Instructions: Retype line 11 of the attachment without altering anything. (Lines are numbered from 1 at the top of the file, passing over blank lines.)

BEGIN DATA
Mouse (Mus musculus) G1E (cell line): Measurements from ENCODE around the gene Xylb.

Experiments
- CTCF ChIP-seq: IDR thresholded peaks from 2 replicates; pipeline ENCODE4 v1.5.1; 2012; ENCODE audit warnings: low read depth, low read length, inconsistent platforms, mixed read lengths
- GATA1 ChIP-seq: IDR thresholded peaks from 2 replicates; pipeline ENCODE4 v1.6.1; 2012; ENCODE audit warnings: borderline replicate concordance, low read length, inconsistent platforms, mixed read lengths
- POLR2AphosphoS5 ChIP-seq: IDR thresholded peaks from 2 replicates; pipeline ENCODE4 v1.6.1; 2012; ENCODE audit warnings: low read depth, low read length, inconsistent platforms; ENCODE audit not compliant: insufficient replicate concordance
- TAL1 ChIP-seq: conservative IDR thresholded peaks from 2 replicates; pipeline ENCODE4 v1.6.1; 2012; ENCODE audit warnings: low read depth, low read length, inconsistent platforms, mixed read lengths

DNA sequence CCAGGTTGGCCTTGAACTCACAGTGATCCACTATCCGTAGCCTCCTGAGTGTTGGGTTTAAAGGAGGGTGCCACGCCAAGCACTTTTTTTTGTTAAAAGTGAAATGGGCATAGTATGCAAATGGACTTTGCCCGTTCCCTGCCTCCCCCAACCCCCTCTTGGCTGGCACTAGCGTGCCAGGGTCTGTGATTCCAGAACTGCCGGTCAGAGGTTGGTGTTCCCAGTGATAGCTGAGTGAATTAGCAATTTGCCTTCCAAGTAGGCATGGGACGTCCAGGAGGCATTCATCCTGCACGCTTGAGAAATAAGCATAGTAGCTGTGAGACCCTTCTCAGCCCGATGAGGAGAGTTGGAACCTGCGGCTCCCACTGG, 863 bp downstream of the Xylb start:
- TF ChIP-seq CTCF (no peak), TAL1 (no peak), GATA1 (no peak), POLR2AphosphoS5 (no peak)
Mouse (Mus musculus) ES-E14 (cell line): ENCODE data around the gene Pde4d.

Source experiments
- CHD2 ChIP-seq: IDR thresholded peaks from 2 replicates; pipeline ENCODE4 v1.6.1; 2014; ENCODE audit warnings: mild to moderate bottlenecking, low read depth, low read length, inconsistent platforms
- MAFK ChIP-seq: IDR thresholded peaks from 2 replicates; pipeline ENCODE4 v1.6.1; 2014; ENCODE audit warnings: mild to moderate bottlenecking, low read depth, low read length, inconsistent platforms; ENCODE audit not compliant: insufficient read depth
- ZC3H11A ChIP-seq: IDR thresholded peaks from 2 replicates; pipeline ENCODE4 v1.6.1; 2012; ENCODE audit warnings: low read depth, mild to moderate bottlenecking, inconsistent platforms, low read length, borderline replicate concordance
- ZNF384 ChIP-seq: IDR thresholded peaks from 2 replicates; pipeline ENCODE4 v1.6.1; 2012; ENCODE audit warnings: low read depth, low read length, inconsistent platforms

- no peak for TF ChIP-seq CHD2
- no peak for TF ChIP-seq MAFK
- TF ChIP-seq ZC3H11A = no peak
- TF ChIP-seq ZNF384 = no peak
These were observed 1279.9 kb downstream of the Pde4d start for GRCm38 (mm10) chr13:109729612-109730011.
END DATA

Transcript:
- CHD2 ChIP-seq: IDR thresholded peaks from 2 replicates; pipeline ENCODE4 v1.6.1; 2014; ENCODE audit warnings: mild to moderate bottlenecking, low read depth, low read length, inconsistent platforms